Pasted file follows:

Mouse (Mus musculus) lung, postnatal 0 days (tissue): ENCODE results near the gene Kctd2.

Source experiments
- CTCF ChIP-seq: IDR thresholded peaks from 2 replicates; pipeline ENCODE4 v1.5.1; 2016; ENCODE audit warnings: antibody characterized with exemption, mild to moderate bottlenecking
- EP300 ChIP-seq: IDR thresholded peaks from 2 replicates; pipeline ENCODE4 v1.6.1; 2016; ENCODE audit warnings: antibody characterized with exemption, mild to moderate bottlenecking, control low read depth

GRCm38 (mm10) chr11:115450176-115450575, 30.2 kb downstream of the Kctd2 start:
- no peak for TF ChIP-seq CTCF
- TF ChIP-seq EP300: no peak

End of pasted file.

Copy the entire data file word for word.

Mouse (Mus musculus) lung, postnatal 0 days (tissue): ENCODE results near the gene Kctd2.

Source experiments
- CTCF ChIP-seq: IDR thresholded peaks from 2 replicates; pipeline ENCODE4 v1.5.1; 2016; ENCODE audit warnings: antibody characterized with exemption, mild to moderate bottlenecking
- EP300 ChIP-seq: IDR thresholded peaks from 2 replicates; pipeline ENCODE4 v1.6.1; 2016; ENCODE audit warnings: antibody characterized with exemption, mild to moderate bottlenecking, control low read depth

GRCm38 (mm10) chr11:115450176-115450575, 30.2 kb downstream of the Kctd2 start:
- no peak for TF ChIP-seq CTCF
- TF ChIP-seq EP300: no peak